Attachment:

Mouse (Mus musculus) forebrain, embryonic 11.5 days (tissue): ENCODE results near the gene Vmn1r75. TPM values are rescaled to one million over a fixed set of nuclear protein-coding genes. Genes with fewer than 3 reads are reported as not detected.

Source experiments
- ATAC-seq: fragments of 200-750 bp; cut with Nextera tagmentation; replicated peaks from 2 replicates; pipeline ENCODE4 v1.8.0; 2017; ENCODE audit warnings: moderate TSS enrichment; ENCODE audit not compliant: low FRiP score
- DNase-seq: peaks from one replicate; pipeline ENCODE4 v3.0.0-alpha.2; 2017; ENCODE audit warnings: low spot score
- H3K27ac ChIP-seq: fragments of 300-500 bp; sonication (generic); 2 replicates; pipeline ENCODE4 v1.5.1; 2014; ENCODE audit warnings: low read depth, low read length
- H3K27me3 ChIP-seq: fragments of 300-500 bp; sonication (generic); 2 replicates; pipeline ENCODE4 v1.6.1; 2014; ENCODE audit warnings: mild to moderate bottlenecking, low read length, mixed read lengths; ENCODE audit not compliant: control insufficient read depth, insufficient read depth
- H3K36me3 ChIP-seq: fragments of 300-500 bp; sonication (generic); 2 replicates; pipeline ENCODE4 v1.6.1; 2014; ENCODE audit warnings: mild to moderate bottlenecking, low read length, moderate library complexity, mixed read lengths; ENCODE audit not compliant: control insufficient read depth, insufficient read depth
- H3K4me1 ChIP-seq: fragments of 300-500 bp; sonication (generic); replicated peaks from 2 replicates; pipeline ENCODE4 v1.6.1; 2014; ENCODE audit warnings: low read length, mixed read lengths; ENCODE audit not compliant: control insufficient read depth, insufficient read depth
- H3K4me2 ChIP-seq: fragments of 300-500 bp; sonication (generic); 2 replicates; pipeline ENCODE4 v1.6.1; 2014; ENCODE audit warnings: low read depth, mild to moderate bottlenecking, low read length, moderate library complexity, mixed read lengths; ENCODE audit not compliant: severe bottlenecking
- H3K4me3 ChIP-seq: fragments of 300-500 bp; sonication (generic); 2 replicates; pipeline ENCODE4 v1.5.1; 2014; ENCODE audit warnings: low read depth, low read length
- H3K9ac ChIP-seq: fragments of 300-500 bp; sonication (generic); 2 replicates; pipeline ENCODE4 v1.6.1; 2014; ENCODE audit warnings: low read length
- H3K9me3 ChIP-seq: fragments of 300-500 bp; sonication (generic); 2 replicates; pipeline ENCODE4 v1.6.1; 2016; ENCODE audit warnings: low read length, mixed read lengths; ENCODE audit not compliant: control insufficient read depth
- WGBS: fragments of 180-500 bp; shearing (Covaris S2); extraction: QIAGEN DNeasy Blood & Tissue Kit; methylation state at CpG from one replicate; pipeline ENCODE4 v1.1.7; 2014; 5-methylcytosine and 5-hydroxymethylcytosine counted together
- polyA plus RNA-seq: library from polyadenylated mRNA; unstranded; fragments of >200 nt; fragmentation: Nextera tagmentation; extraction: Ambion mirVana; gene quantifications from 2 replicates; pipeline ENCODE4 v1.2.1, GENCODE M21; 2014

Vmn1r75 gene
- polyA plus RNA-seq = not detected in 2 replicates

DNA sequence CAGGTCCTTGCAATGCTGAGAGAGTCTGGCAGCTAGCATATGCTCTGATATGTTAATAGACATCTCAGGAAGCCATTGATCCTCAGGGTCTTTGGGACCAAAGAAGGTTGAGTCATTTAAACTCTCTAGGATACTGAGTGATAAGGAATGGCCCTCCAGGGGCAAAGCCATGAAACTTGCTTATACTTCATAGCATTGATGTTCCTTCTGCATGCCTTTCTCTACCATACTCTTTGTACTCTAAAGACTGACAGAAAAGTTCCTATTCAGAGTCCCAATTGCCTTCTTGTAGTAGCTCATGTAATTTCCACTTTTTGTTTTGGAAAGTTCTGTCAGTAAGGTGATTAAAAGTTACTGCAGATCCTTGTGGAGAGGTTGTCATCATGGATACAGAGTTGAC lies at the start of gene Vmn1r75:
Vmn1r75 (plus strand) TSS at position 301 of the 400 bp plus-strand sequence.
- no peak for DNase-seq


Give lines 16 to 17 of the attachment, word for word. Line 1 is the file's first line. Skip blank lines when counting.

- polyA plus RNA-seq = not detected in 2 replicates

DNA sequence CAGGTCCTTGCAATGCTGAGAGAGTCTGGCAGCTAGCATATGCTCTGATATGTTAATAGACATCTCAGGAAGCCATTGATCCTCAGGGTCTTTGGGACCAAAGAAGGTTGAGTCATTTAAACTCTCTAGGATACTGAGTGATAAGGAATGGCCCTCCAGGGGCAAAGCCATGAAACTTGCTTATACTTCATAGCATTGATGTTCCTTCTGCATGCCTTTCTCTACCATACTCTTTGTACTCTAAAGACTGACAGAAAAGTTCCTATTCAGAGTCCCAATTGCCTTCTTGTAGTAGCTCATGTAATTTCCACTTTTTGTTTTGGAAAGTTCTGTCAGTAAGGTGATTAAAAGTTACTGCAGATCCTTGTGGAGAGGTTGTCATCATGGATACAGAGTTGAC lies at the start of gene Vmn1r75: